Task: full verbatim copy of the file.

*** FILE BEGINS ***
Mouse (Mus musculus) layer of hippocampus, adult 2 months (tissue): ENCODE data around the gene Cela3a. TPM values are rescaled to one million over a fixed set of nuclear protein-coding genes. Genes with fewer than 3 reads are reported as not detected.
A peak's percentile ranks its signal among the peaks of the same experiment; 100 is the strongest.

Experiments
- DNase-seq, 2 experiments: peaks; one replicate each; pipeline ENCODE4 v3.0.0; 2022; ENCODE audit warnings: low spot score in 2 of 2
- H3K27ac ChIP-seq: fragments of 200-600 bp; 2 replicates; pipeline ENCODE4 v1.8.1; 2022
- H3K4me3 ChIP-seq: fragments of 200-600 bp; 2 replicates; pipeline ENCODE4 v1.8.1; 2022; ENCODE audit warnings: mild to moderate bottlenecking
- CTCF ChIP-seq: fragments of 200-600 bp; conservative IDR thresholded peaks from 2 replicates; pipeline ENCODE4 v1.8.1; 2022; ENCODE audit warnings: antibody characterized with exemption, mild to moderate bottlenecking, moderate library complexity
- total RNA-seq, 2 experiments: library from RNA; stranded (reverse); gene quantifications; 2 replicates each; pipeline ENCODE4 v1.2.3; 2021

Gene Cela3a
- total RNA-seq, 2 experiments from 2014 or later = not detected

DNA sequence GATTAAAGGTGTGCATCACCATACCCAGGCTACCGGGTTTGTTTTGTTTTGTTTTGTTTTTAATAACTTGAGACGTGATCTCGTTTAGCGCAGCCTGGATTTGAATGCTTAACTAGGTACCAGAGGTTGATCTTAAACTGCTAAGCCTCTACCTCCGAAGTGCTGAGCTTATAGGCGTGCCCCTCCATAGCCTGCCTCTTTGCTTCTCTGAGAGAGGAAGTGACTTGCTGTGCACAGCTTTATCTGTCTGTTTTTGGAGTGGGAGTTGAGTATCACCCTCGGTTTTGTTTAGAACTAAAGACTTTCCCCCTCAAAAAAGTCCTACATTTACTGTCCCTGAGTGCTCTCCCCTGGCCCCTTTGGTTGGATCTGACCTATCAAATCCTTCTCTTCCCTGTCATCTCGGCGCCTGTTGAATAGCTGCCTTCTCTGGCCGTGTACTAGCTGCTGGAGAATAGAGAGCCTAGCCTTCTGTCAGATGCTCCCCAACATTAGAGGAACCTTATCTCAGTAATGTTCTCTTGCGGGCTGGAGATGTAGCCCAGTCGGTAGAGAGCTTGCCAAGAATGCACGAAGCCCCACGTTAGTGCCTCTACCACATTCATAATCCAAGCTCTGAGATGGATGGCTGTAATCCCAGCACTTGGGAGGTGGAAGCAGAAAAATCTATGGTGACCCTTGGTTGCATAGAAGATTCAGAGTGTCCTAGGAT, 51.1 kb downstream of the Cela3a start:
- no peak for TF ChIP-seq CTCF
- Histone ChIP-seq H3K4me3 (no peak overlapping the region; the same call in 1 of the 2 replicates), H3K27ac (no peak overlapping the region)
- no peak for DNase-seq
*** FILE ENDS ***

Mouse (Mus musculus) layer of hippocampus, adult 2 months (tissue): ENCODE data around the gene Cela3a. TPM values are rescaled to one million over a fixed set of nuclear protein-coding genes. Genes with fewer than 3 reads are reported as not detected.
A peak's percentile ranks its signal among the peaks of the same experiment; 100 is the strongest.

Experiments
- DNase-seq, 2 experiments: peaks; one replicate each; pipeline ENCODE4 v3.0.0; 2022; ENCODE audit warnings: low spot score in 2 of 2
- H3K27ac ChIP-seq: fragments of 200-600 bp; 2 replicates; pipeline ENCODE4 v1.8.1; 2022
- H3K4me3 ChIP-seq: fragments of 200-600 bp; 2 replicates; pipeline ENCODE4 v1.8.1; 2022; ENCODE audit warnings: mild to moderate bottlenecking
- CTCF ChIP-seq: fragments of 200-600 bp; conservative IDR thresholded peaks from 2 replicates; pipeline ENCODE4 v1.8.1; 2022; ENCODE audit warnings: antibody characterized with exemption, mild to moderate bottlenecking, moderate library complexity
- total RNA-seq, 2 experiments: library from RNA; stranded (reverse); gene quantifications; 2 replicates each; pipeline ENCODE4 v1.2.3; 2021

Gene Cela3a
- total RNA-seq, 2 experiments from 2014 or later = not detected

DNA sequence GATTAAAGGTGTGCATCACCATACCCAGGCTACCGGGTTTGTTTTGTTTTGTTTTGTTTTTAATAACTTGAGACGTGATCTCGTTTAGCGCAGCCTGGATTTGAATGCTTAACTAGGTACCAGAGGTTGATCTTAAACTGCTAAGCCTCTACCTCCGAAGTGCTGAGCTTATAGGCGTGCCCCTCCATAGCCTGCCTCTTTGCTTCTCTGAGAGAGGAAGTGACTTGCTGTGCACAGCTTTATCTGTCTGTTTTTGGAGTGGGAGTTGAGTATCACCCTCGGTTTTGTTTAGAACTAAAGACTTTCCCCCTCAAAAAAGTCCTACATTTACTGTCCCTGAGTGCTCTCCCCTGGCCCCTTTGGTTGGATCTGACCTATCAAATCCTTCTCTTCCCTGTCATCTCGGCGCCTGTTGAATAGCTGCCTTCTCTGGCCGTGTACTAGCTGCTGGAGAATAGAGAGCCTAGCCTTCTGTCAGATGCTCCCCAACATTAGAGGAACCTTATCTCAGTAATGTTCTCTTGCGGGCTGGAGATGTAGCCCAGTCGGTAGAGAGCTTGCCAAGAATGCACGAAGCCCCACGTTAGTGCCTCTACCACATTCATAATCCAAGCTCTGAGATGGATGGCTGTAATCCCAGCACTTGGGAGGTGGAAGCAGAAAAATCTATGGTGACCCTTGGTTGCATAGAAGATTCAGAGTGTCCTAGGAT, 51.1 kb downstream of the Cela3a start:
- no peak for TF ChIP-seq CTCF
- Histone ChIP-seq H3K4me3 (no peak overlapping the region; the same call in 1 of the 2 replicates), H3K27ac (no peak overlapping the region)
- no peak for DNase-seq